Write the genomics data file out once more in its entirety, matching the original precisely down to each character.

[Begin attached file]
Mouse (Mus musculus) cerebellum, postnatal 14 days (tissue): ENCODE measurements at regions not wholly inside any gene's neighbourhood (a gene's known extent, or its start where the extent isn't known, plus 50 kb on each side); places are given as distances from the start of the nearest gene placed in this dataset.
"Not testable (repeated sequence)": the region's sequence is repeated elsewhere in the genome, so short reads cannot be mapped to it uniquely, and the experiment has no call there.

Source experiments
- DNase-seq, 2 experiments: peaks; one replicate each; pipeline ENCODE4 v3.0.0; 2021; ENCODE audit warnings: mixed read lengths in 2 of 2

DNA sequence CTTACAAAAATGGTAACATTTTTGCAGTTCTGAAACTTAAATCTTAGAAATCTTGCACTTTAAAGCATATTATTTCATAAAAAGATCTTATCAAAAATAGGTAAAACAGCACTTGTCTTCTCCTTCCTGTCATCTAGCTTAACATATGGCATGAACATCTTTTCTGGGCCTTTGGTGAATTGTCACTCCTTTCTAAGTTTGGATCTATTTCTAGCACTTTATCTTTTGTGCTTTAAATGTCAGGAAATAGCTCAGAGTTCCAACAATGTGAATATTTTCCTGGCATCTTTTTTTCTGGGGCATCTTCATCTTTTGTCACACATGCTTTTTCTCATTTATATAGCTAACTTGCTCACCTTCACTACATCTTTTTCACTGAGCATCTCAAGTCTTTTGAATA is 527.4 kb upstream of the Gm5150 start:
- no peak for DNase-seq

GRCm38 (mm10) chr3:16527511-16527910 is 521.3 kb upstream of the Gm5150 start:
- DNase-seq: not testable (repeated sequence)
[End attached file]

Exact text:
Mouse (Mus musculus) cerebellum, postnatal 14 days (tissue): ENCODE measurements at regions not wholly inside any gene's neighbourhood (a gene's known extent, or its start where the extent isn't known, plus 50 kb on each side); places are given as distances from the start of the nearest gene placed in this dataset.
"Not testable (repeated sequence)": the region's sequence is repeated elsewhere in the genome, so short reads cannot be mapped to it uniquely, and the experiment has no call there.

Source experiments
- DNase-seq, 2 experiments: peaks; one replicate each; pipeline ENCODE4 v3.0.0; 2021; ENCODE audit warnings: mixed read lengths in 2 of 2

DNA sequence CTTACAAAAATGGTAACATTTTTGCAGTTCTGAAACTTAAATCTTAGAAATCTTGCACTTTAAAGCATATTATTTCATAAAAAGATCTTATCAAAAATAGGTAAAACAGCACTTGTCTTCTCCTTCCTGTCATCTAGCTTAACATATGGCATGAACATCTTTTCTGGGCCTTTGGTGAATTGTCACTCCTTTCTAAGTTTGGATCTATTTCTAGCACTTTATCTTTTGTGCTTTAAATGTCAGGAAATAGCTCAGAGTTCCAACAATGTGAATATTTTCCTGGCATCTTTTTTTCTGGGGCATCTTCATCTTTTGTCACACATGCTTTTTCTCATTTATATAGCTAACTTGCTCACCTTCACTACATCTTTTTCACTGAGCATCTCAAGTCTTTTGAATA is 527.4 kb upstream of the Gm5150 start:
- no peak for DNase-seq

GRCm38 (mm10) chr3:16527511-16527910 is 521.3 kb upstream of the Gm5150 start:
- DNase-seq: not testable (repeated sequence)